Sex and the City 2
Hollywood has always been an insular place, its peculiar rhythms largely indifferent to those of the outside world. Nowhere is this more achingly evident than in Sex and the City 2, a movie so staggeringly tone-deaf it appears as if constructed in some decadent biosphere, its filmmakers unaware that they were constructing not only one of the worst studio films in recent memory, but arguably one the most misogynist as well.
Whereas the close of 2008's Sex and the City found heroines Carrie (Sarah Jessica Parker), Miranda (Cynthia Nixon), Charlotte (Kristen Davis), and Samantha (Kim Cattrall) more or less getting everything they've ever wanted, the sequel finds them faced with the inconveniences that come along with having everything they've ever wanted. Patrician Charlotte, despite the aid of both of a full-time nanny and a housekeeper, is overwhelmed by the demands of being a stay-at-home mom to two children, while high-powered executive Miranda is too ensconced in boardroom politics to attend her genius second-grader's science faire (though, to be honest, the child is probably better off without her around).
Superstar publicist Samantha, now 52, her familiar bawdiness nearing its awkward, creepy-uncle stage, is in the throes of peri-menopause, swallowing pills by the handful to boost her sex drive and forestall her inevitable descent into cat-hoarding spinsterdom. And Carrie, two years into her marriage with Mr. Big (Chris Noth), a man whose positive qualities are limited to his massive bank account and his supply of clever entendres (each delivered in his trademark dulcet monotone), is frustrated that her husband is more interested in spending weeknights watching TV on the couch than squiring his prized thoroughbred around to glitzy movie premieres.
Wilting under such stifling affluence, the four gal pals opt to flee on a whirlwind trip to the Abu Dhabi to recharge their collective engines — but not before a nearly hour-long first act involving a gay wedding, which allows writer/director/producer Michael Patrick King to get his fill of gay jokes and throw in a superfluous performance of Liza Minnelli singing Beyonce's All the Single Ladies. And it's just as disturbing as you'd expect.
The choice of Abu Dhabi as the girls' destination is not as counter-intuitive as it seems: The famously oil-rich Arab Emirate is one of the few places on earth capable of providing the girls with a level of luxury beyond which they've already grown accustomed. Justice (and compelling storytelling) would find their plane hijacked and re-routed to Mogadishu, where they'd be forced into the employ of Somali pirates. But no, they land safely in Abu Dhabi, where they're given individual Maybachs, a throng of dutiful manservants, and a $22,000/night hotel suite all the accoutrements required to gain the proper perspective on things.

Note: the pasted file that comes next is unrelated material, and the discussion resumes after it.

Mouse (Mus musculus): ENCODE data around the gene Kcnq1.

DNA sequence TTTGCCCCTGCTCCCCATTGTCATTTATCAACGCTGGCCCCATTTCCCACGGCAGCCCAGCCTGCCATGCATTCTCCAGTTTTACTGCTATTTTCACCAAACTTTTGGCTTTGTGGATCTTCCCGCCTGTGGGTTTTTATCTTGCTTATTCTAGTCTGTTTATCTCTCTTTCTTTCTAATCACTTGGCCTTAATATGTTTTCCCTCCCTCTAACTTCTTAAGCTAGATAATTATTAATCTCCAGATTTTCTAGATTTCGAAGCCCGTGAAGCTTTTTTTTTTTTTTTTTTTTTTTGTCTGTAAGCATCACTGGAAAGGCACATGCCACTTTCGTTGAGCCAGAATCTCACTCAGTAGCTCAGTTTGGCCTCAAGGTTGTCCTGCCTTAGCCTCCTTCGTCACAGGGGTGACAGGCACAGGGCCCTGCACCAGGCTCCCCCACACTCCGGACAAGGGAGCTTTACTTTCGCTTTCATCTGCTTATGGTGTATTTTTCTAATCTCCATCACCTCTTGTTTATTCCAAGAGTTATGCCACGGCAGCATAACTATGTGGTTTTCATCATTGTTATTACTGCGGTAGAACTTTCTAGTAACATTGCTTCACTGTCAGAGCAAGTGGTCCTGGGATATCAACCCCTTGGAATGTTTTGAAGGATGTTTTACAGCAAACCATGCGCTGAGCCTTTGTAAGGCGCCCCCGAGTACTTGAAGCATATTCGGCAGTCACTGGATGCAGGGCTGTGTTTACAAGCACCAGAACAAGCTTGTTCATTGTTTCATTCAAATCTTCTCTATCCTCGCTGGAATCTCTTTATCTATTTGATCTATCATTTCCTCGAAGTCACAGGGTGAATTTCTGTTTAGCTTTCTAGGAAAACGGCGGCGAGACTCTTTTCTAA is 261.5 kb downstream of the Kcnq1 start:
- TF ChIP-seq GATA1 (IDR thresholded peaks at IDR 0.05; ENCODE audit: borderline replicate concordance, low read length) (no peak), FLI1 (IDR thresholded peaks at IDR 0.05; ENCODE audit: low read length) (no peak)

By this point, King has clearly lost his perspective, unaware of how monstrously self-absorbed and entitled he's allowed his film's four protagonists to become, or how their unapologetic opulence might appear to a world still struggling to emerge from economic armageddon. He's too preoccupied with mounting his female version of Ishtar replete with awful puns involving camel toes and ''Lawrence of my labia'' and an atrocious karaoke performance of the feminist anthem ''I Am Woman, Here Me Roar'' to notice how badly things have gone awry, and how badly his film reflects upon women.
And it gets worse. Before leaving Abu Dhabi, the increasingly loathsome quartet become involved in a mishap that ends with Samantha (now effectively reduced to a walking hormone joke) in the middle of a busy town square, holding up a package of condoms, thrusting her hips and shouting, ''I have sex!!!'' as the Muslim call to prayer is sounded. Sex and the City 2 won't win any awards (save for a few Razzies), but it could become an effective inspirational video for suicide bombers provided they can endure the film's two-and-a-half hour running time, of course.
Hollywood.com rated this film 1/2 star.